teaools have long been at the heart of the ongoing quest of humans to understand our own evolution. Man made tools, and man was therefore considered the only cognitively complex. However, the problem with this idea is that toolmaking and tool use no Many animals, from orangutans to crows, make tools.
What The fact is Making us special, the anthropologists debate in the upcoming overview. small tool. March / April issue Evolutionary AnthropologyThe team of researchers claims that previous researchers underestimated the "smallness" of prehistoric toolmakers. They argue that the creation of small tools was in fact a central component of early technology and that the practice of making these devices made us prosperous.
"The making and use of small tools was a key part of the ancestor's adaptive behavior set," says Dr. Justin Pargeter, associate postdoctoral fellow at Emory University. station. "The ability to deploy technology in a broad geographical scope and environment has certainly contributed to our global expansion."
When Pargeter says he is small, small: A tool that allows an adult to wrap it in the palm of your hand and comfortably hold between the thumb and the tip of the index finger. These small tools have been overlooked in the academic desire to make great discoveries.
Prior to this overview, miniaturization was considered more as a recent phenomenon, such as the creation of items such as microchips, which are considered modern phenomena. Pargeter and his team argue that miniaturization is a long-term technological phenomenon, and that making things like microchips is a natural progression of ancestors started millions of years ago.
Dr. John Shea, a professor of anthropology at Story Brook University, co-author of Pargeter and former researcher, found that stone fragments less than one inch in length were found on archaeological records of all continents. These pieces are small but effective for piercing, cutting and scratching.
Pargeter and Shea considered the introduction of stone flake 2 million years ago as the first inflection point of miniaturization. This usage was not widespread, but essential for everyday work. The second spike in miniaturization technology took place about 100,000 years ago as the invention of lightweight stone inserts for high-speed weapon development. Another explosion of another small tool that took place during the last ice age last 17,000 years ago is a penny-sized small quartz flake used for hunting and cutting as a sort of Swiss army knife.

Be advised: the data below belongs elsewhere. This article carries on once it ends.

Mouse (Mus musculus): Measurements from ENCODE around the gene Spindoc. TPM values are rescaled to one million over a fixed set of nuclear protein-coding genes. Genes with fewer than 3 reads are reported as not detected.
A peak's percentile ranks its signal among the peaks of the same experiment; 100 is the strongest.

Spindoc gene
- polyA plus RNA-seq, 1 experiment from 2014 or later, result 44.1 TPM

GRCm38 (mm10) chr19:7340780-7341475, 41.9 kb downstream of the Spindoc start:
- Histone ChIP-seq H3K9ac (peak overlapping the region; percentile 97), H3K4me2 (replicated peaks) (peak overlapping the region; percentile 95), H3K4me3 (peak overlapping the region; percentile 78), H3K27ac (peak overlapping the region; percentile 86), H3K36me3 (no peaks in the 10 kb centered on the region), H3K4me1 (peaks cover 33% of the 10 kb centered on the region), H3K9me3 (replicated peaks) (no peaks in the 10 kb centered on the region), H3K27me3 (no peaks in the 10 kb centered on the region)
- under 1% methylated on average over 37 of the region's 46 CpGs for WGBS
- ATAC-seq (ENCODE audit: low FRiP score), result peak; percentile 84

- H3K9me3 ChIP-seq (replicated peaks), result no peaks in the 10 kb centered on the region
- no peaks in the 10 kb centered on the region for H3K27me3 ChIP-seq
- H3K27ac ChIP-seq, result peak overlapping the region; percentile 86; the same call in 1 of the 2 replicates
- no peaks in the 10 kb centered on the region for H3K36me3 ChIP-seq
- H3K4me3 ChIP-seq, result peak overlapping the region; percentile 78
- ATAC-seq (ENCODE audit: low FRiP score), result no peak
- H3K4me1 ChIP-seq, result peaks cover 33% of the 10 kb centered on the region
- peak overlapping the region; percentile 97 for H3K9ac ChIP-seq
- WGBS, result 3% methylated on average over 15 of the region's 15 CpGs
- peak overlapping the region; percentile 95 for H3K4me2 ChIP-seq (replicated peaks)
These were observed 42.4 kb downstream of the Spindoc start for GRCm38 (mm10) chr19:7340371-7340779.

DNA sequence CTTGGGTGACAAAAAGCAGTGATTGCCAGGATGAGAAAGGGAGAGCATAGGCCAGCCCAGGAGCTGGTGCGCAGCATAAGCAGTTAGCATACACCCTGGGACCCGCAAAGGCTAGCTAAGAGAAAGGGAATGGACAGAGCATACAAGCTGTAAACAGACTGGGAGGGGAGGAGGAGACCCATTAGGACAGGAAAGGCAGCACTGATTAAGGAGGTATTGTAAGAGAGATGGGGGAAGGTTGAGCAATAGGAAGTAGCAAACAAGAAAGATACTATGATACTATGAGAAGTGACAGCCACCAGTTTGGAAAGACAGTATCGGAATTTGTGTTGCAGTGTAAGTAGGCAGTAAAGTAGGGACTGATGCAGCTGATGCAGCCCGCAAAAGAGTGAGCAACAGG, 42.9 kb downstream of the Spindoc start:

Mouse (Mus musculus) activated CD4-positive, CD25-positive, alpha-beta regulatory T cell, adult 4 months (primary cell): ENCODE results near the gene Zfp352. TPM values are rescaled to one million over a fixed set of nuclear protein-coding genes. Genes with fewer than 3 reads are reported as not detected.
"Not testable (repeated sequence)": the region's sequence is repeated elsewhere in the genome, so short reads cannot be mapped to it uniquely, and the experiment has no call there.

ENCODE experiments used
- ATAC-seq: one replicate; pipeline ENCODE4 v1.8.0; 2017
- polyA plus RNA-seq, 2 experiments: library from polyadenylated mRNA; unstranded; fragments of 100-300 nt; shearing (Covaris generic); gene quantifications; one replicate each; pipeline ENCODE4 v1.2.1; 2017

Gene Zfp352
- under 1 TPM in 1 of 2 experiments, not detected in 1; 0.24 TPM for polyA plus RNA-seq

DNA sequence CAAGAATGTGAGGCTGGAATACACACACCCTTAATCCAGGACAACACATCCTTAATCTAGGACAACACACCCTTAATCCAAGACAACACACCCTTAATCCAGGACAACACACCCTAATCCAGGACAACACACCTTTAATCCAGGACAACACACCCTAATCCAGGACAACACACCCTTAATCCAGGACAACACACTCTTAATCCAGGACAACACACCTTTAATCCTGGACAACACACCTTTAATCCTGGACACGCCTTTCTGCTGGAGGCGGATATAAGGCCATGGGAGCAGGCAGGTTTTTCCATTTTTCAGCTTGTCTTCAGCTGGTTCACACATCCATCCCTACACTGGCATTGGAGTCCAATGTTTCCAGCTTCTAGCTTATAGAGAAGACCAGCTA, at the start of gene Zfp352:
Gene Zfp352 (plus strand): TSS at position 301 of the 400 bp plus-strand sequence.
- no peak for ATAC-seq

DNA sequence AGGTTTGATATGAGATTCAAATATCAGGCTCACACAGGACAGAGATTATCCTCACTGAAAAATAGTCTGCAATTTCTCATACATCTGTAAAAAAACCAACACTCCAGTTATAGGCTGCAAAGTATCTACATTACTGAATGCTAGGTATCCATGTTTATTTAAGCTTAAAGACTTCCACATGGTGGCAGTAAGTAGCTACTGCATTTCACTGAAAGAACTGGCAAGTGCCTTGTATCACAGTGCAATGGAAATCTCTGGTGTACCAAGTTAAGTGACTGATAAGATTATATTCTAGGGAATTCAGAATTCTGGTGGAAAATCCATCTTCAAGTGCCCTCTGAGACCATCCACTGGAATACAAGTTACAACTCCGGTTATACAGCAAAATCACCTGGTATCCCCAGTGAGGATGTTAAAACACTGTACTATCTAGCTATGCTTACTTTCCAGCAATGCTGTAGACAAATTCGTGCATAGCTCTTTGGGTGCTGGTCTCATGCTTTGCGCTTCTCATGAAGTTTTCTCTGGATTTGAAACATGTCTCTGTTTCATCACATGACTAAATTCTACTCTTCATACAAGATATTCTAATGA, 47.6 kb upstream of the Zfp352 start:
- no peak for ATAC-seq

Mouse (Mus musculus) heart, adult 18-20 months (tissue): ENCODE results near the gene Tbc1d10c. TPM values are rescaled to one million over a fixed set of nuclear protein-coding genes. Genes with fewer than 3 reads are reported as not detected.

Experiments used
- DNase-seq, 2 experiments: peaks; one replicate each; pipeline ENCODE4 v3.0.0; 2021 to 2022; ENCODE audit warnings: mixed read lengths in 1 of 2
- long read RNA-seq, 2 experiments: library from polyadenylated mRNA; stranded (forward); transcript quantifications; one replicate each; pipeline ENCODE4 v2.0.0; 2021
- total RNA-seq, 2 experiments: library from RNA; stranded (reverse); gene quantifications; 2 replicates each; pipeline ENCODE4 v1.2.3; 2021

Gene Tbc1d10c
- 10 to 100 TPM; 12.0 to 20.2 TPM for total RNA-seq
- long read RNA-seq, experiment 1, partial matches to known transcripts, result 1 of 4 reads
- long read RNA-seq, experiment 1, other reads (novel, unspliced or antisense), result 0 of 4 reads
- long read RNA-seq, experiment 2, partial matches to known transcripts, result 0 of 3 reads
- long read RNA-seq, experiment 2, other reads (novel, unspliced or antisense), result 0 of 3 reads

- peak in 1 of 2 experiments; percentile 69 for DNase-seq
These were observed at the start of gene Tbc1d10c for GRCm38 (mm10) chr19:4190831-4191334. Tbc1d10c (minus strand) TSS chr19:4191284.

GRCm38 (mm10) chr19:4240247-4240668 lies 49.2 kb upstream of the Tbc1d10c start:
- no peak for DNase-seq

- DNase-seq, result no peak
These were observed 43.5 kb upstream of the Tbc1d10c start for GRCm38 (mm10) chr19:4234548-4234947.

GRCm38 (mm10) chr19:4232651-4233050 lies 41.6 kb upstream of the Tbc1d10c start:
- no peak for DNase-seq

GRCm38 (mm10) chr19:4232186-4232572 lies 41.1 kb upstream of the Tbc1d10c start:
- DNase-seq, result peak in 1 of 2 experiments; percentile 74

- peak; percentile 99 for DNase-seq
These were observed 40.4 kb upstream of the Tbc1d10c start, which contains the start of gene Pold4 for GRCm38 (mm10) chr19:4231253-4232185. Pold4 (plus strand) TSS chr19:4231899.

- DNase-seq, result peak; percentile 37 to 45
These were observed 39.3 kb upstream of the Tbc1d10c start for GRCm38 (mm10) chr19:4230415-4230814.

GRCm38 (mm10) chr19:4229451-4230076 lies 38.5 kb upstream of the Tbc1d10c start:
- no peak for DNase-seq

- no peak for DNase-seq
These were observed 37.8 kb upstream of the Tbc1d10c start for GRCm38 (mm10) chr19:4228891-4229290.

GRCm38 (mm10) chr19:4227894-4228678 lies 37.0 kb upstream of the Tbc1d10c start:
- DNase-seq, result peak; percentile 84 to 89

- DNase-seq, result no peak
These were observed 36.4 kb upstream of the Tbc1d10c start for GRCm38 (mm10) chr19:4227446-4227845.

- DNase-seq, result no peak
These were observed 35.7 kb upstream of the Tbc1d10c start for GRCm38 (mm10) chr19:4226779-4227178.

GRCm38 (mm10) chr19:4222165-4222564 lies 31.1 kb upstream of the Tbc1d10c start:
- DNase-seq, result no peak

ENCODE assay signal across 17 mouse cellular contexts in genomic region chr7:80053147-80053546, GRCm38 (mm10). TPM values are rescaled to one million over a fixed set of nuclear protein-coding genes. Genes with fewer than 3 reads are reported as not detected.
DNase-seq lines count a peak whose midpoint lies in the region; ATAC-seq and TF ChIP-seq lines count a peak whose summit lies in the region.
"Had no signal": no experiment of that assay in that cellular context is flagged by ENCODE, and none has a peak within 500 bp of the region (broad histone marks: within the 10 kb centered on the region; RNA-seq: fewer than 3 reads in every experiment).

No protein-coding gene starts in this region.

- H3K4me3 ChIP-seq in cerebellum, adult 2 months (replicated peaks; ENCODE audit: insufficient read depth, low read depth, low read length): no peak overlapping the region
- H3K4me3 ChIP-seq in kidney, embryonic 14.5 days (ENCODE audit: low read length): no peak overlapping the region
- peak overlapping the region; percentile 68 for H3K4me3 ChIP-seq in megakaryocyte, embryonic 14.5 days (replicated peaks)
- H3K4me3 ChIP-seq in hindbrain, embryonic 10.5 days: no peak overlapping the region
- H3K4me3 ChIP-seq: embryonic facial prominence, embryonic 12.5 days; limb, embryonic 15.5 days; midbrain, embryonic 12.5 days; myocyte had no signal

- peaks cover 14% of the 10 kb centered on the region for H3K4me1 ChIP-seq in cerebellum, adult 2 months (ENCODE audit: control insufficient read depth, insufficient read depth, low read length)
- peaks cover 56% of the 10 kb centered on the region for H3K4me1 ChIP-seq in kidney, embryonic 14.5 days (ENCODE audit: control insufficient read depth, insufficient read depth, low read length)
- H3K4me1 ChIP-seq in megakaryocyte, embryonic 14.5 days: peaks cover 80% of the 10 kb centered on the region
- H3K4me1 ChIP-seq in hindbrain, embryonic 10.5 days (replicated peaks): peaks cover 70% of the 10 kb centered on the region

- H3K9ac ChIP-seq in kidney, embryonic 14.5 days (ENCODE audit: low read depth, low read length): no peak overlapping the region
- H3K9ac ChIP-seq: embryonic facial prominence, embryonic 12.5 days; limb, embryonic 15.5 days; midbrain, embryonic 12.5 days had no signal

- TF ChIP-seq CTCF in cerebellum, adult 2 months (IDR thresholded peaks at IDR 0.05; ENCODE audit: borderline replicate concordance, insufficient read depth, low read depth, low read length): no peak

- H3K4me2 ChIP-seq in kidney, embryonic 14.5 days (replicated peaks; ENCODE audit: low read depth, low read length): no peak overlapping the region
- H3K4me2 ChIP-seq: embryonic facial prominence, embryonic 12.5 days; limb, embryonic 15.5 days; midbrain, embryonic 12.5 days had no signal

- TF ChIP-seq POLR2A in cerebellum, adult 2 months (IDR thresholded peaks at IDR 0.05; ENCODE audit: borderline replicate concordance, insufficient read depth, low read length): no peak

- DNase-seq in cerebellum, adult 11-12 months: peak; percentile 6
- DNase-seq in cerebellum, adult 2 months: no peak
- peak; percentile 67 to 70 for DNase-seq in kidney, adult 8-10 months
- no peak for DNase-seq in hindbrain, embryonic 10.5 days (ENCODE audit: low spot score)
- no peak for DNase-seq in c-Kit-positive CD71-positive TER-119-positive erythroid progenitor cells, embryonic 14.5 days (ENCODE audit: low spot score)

The size and efficiency of these tools has contributed to human survival and success. Unlike stacking heavy objects, miniatures are easy to carry and lightweight. However, in order to make small and light tools, we need human hands like other animals.
"Miniaturized technology requires manual dexterity, a unique evolving trait in hominins," Pargeter says. "This dexterity is based on the shape of the hands, especially the fingers. Non-human animals are creative with the tools they use, but most, if not all, lack the dexterity to make and use them."
Looking at our modern world, we can see that we have not lost our belief in the preference or usefulness of the miniature. Pargeter points out that the pursuit of microchips, nanofibers and nanoparticles is a continuation of our natural tendency for innovative solutions to solve problems. The solutions we've learned can be delivered in all sizes. There is also the possibility that the history of a small scale may be linked to the overall magic of the miniature.
"I think human beings have a natural attraction to a miniaturized world," Pargeter said. "I see the real world through magnifying glass."
Lithic miniaturization has been one of the more popular stone production strategies of our ancestors Pupistocene and represents the major difference between human and non – human tools. Quartz miniaturization, often identified as "microlitho" production, is a more complex, diverse, and evolutionary phenomenon involving small backed tools, bladelets, small fixtures, flakes and small cores. In this review, we evaluate the various technologies and functional elements of lithic miniaturization. We investigate archaeological assumptions about why prehistoric masonry workers used quartz miniaturization processes using small stone tools, small elongated tools, small quartz tools, and backed tools. We point out several aspects of lithic miniaturization and the functional differences that motivate archaeologists in some cases that erosionists have led to false negative results on lithic miniaturization. Finally, we propose a productive method by which archaeologists can come closer to understanding the complex evolutionary forces that lead to the variability of lithic miniaturization.